Reflections from 41,000 feet.
Day 13: Remember to Remember
Going, going, gone. We’re 41,000 feet somewhere over the mighty Pacific Ocean on our way back to Honolulu. We’ve just spent 13 excellent days together between Oahu and Midway Atoll, and the life-changing experiences are plentiful.
We’ve seen beaucoup albatross, Bonin petrels, Spinner dolphins, sea turtles, and fish, and we have walked beautiful white sand beaches in search of endangered Hawaiian monk seals. Sarah Spielger and I have joined forces to bring you a reflection of our trip. Enjoy!
Sarah: Living on Midway Atoll for nine days was a transformative experience. From the moment we stepped off the plane and into the waiting limos (aka Midway golf carts), there was a sense of wonder and magic in the air. We were greeted by thousands of magnificent albatrosses as we walked to breakfast each morning. We walked carefully as we traversed the island so that we would not crush the Bonin petrel birds that nest underground and come out at night to forage for food. This was a perfect metaphor for our responsibility as environmental managers to tread carefully when making conservation decisions, on Midway Island and beyond.
Pati: I am a communicator and marine conservationist with a keen interest in sea turtles and the coastal communities that affect and manage these species. I have met great people throughout my professional and academic career who have helped guide me through the sea of marine conservation issues facing us today. While I am greatly indebted to them, the thousands of days spent in the office or the classroom could not have prepared me for the invaluable lessons that I have learned from time in the field, experiencing ecosystems in their entirety and the people who manage these precious resources.
Sarah: Many decisions have been made over the years on Midway Atoll that have transformed the landscape. Soil was shipped in by the tons, changing the biological ecosystem of the islands. The Navy has left a legacy of dilapidated buildings and lead paint that poisons many albatross chicks each year. On the other hand, many good decisions have been made. In 1996, the Navy relinquished ownership of Midway to the U.S. Fish and Wildlife Service. As a parting gift, the Navy had the rats on the islands—whose preferred meal was albatross chicks— exterminated. This has lead to the emergence of the largest nesting albatross colony in the world. Midway is alive and bustling with the musical language and choreographed dances of the albatross. The U.S. Fish and Wildlife Service recently received a large grant to dispose of the lead paint on Midway.
As I sat on the beach after dinner tonight next to a nesting albatross, staring into his brown eyes, I was struck by the realization that we have all come to appreciate this week: Midway Atoll, after all the human intervention over the past century, now exists for the wildlife. All decisions are made for the wildlife first, the people second.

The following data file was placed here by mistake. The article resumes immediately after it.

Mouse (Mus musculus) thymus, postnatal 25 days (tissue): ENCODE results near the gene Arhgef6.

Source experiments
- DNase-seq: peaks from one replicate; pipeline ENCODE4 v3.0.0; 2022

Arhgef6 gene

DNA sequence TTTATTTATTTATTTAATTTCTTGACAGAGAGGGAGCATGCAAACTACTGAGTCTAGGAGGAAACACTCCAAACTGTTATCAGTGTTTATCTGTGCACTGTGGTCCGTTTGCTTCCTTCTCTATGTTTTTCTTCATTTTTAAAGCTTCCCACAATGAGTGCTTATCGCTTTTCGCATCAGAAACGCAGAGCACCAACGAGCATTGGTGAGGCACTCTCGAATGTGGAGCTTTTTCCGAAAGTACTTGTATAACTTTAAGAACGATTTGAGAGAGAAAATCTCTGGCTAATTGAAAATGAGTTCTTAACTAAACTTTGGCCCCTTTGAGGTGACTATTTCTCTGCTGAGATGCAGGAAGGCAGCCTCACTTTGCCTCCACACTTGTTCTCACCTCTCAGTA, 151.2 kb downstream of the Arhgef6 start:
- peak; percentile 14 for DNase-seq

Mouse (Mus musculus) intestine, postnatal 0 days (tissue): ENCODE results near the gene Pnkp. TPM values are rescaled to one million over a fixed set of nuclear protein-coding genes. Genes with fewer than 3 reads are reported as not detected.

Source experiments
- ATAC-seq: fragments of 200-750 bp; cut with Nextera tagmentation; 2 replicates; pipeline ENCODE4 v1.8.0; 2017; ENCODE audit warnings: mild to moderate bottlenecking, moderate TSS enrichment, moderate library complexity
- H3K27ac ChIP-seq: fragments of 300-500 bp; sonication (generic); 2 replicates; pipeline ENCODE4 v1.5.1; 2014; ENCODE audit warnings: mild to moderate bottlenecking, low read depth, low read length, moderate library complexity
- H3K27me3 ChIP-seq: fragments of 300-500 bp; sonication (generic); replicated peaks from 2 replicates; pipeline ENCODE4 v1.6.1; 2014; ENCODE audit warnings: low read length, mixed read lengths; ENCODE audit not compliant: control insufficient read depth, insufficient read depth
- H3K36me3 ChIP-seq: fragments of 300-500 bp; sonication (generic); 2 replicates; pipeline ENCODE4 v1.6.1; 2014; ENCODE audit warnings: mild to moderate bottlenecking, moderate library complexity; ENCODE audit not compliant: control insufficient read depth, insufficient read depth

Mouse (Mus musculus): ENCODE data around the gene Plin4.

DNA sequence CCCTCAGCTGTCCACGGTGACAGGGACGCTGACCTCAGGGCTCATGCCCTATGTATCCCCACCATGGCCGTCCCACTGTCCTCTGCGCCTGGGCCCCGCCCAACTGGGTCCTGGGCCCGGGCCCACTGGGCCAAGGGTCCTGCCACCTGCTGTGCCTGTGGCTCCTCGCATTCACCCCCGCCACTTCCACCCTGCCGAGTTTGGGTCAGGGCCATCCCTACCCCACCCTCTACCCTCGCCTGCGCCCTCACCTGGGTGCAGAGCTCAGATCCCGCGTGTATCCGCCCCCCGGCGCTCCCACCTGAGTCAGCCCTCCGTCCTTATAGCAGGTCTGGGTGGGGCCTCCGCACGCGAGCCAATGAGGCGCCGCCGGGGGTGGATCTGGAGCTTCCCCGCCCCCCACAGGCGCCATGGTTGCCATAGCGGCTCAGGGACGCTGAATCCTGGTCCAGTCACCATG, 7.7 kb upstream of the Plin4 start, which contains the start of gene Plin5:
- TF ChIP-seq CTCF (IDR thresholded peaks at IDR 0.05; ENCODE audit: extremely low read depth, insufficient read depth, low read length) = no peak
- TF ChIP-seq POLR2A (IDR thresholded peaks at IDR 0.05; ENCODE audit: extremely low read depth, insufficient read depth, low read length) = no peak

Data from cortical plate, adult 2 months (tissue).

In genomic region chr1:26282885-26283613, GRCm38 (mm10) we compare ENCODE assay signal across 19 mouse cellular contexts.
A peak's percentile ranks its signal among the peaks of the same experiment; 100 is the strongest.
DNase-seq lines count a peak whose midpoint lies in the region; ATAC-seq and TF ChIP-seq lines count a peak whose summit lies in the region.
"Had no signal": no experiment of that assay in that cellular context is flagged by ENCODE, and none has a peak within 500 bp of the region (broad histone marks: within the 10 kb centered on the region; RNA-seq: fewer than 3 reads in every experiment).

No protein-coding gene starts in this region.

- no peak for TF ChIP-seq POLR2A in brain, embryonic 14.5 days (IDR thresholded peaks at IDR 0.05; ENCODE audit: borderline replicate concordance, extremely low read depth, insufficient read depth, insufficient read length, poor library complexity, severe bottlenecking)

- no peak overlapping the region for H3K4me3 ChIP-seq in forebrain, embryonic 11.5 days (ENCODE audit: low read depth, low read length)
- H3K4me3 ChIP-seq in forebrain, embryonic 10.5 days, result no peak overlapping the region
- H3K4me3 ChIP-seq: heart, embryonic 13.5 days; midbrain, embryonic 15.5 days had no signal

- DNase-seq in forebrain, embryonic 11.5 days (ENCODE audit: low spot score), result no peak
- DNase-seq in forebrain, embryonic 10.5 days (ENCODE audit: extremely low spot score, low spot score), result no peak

Pati: Our class is composed of a wide array of people with different experiences, interests, and backgrounds. Some of us came into this program directly after undergraduate school, and others returned to academia after several years in the working world. Regardless of our backgrounds, we’ve all been able to learn from Midway’s evolving landscape and the management challenges that have come with each transformation.
My mother always says, “Remember to remember” such a simple phrase that holds true, especially when managing natural resources. We are the next generation of conservation leaders. Field courses such as Marine Conservation Biology will help us remember to remember why we’re here and what to consider when making or influencing important conservation decisions. Connecting decision makers to the resources they manage is integral. Get your hands dirty — or wet, in our case — in order to make the best conservation decisions.
Sarah: As we move into our future careers in far-flung corners of the world, I know our class will remember our time on Midway. Since our cell phones where inoperable and tossed aside for nine days on this remote atoll in the Pacific Island, we had time to form invaluable bonds and relationships with Midway staff and volunteers, and with our amazing professor, Andy Read. And of course, the most memorable relationships we formed were with the spectacular wildlife.
Midway Atoll reminds us that the world and our ecosystems are fragile, interconnected systems that need to be cared for and loved by people who are thoughtful, informed, and passionate about conservation.
We must continue to build and strengthen the relationships in our society that allow us to work together to preserve and protect the priceless natural world. And of course, we must always remember to watch where we walk, to tread lightly, and to look out for petrel holes.
Pati: As a side-note, I think I can speak for the entire class in thanking Andy not only for making this trip a reality but for his patience, guidance, knowledge, and tireless upbeat demeanor.
In addition to thanking our professor, we’d like to thank all of the wonderful people who have taken the time to meet with us throughout this trip. Special thanks to Charles Littnan, Tracy ‘Dyno-mite’ Wurth and the NMFS Hawaiian monk seal program, David Hyrenbach, Lindsay Young, Sean Martin, NOAA’s Pacific Island Regional Office, Darlene Olsen-Holst, the U.S. FWS crew at Midway Atoll, and many more amazing people who took great care of us and made our experience possible.
Mahalo nui loa.
Additional thanks to Dan Maxwell for images in this post.